Monday, June 27, 2016

Pilgrimage to the Kentucky Bourbon Trail - Day 3

After a full day of tours on Friday, I now knew what I was getting into. I woke up early, with no need for an alarm despite the many drinks the night before. I made sure I had a complete breakfast, some amazing eggs Benedict topped with crab, and some coffee, and away we went!

We boarded our bus and headed out, with the first stop on our tour being a tasting at Heaven Hill. However, our tour guide, Wendy, had a surprise for us. Because we had some time before the tasting was to begin, we made an extra stop at the Jim Beam distillery! While we didn't get to do a tasting or a tour while there, it was still nice to get the extra stop and the opportunity to go stomping round the Jim Beam grounds, taking photos of the Jim Beam and Booker Noe statues, learning about the history of Jim Beam and their different products, checking out their rickhouses, and smelling the smoked meats coming from their smokehouse first thing in the morning! This was a nice added bonus to the tour.

After about a half hour, we boarded our bus and headed on over to Heaven Hill where we were greeted and immediately ushered into their tasting room. It was a great set up, with high-top tables and chairs for everyone, and wine crackers and water already set out on the tables. The tasting lineup consisted of Elijah Craig and Larceny. With so many different offerings available, I had hoped for a little something more or different than their typical grocery store liquor shelf offerings, but it was an enjoyable experience nonetheless. At one point, though, I managed to strike up a conversation with an older tour guide, and he and I ended up talking for about 20 minutes about bourbon, our likes and dislikes, discontinued and hard-to-find bourbons and everything I enjoy about this "hobby." This was probably my favorite part of the Heaven Hill stop. I only wish I had gotten his name before I left.

From there it was on to Maker's Mark. I must say, immediately upon entering the visitor center and looking out the back door I knew this was my favorite distillery visit, and it only got better from there. The campus is beautiful, the kind of place you'd go for a picnic with your family. Lots of well-maintained black and red buildings built around a small, winding creek and surrounded by big, beautiful trees and lush landscaping.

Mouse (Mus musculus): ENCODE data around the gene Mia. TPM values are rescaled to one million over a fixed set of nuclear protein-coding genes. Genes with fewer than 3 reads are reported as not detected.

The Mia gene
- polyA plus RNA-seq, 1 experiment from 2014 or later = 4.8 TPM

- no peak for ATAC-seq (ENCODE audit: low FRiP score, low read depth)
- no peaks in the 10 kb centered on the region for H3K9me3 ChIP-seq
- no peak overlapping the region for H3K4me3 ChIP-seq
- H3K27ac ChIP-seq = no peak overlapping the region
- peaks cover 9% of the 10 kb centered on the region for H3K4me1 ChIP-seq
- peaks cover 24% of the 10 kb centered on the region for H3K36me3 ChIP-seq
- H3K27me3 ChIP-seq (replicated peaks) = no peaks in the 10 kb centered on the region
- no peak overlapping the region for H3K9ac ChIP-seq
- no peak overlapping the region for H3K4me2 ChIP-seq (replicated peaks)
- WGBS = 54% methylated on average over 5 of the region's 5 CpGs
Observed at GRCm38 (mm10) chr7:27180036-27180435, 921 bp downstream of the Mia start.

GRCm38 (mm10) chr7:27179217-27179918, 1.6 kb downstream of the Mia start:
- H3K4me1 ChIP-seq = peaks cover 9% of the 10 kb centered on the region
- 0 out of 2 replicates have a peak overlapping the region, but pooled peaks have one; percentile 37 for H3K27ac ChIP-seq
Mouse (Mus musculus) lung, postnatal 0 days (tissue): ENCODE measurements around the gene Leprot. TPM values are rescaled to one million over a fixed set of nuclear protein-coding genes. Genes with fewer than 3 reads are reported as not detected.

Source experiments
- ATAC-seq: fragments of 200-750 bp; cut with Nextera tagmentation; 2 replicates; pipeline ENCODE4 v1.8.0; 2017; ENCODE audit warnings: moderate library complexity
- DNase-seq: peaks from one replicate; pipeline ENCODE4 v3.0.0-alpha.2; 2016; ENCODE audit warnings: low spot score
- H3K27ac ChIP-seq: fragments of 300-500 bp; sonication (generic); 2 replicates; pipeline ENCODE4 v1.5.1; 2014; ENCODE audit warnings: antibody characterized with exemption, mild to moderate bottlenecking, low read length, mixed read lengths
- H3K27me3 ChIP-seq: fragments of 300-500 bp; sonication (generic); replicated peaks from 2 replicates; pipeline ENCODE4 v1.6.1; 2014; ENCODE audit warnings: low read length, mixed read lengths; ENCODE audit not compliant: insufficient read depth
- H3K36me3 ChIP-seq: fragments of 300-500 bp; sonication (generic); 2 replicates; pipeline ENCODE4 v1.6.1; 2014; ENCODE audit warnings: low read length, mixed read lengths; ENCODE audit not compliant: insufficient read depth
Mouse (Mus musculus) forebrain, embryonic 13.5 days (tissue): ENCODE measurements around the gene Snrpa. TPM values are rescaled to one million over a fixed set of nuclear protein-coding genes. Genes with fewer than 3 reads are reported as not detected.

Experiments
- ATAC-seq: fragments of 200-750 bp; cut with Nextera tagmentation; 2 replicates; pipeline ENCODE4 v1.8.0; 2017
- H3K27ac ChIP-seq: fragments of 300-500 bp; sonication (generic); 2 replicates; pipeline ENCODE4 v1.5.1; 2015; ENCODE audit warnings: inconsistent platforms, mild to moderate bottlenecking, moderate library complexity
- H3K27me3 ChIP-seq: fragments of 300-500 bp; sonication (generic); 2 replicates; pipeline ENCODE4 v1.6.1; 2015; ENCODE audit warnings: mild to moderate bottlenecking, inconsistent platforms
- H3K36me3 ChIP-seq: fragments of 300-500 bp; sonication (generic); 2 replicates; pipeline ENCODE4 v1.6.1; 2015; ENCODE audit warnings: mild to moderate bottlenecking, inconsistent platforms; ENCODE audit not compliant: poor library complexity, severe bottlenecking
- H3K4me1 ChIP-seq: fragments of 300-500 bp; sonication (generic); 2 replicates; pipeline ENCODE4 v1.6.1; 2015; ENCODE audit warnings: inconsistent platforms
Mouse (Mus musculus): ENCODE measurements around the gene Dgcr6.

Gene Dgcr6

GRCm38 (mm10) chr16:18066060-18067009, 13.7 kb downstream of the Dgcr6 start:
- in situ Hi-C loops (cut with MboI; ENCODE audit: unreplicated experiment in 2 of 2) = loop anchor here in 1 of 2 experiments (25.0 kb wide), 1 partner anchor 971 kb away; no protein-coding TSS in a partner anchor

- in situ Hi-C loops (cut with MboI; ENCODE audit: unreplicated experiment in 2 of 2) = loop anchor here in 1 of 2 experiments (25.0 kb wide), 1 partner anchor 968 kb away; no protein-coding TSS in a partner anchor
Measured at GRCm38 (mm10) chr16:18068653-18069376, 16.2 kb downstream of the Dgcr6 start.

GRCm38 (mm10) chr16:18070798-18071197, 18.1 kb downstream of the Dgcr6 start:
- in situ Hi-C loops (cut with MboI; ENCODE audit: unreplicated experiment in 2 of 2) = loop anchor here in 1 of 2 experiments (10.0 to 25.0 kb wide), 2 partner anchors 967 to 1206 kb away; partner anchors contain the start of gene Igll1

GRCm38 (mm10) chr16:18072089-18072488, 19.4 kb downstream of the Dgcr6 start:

The tour was great as well! The large fermenting room was one of my favorite experiences on this trip. The room is full of six gigantic wooden mash tuns with beer in varying stages of fermentation. Not only did we get to walk right up to the tanks but we were even encouraged to dip out finger into the mash and taste it (it was like sweet cereal)! The tour then finished with a tasting where we got to sample their white dog, regular Maker's, Maker's 46 and cask strength. Our tour guide even took sips with us, toasting with each sample!

We then left the tasting through a smaller storage area with a glass ceiling. Behind the glass were all sorts of blown glass pieces which were backlit to make for a stunning sight! We passed under the colorful ceiling and into to the gift shop where we got to hand-dip our own bottles and where I picked up some Maker's 46 staves for grilling. 

The Maker's Mark distillery really had it all. It was visually appealing, inside and out. The tour was interactive, the tasting was fun and comprehensive, and even the gift shop was a unique experience. This tour was my favorite part of the whole trip! 

As our last stop we headed over to Barton 1792. The tour there was shorter in walking distance than all the others. This distillery offered its own unique experience, though. They take you right into the middle of their production plant. It's very industrial, and we were walking around and stepping over pipes and other equipment as we climbed to the third floor to see the top of the still. It was really a cool experience, as we felt like we were right in the middle of the production process. Plus, after a tasting of Very Old Barton and 1792 Small Batch, I was able to pick up a bottle of their newly released 1792 Single Barrel, which I cracked open as soon as I was back on the bus--very tasty!

Our tour ended here, but these two days were very educational and incredibly fun! It's always a good time, though, when you're hanging around like-minded bourbon fans all day long, and Mint Julep Tours really did an amazing job taking care of us!

That night I had some fried chicken, because I felt I had to at some point on this trip, and I enjoyed the heck out of a number of fine pours that are, quite frankly, pretty easy to find anywhere in Louisville--perhaps too easy judging by the amount I consumed that night and the way I felt that next morning. Luckily all I had to do was endure the 5 1/2 hour car ride home. I did finally get to the Haymarket, and there I finally got to try a pour of Rock Hill Farms, which I had been after since Day 1 of this trip. It was really a nice way to end the vacation (though we did walk across the foot bridge over the Ohio River before we left town on Sunday, but that's a lot like exercise and I'm therefore not considering that a part of the vacation).

Pilgrimage to the Kentucky Bourbon Trail - Day 2

First off, let me start by saying that waking up in a bed & breakfast is one of the best feelings. Even with a slight hangover, I couldn't help but enjoy waking to the smell of breakfast cooking, bacon, eggs, coffee.  It was absolutely amazing.  After getting ready and getting some food in my belly (I'm not much of a breakfast person, but I do enjoy the smells!), we headed over to start our tours.

The first stop on our tour was Buffalo Trace Distillery. I finally got my chance to see the stacks and stacks of barrels aging in the rickhouses. I was amazed at how cramped those places are and how low the ceilings are. They really pack those barrels in there, which makes total sense of course. I don't know what I expected, but I couldn't help but take notice of those tight quarters. We also got to see the hand-bottling line in action as a dozen or so workers operated the assembly line, filling, sealing, labeling and packaging some Blanton's, right in front of us! Acetone smell aside, this was definitely one of the cooler parts of the tour.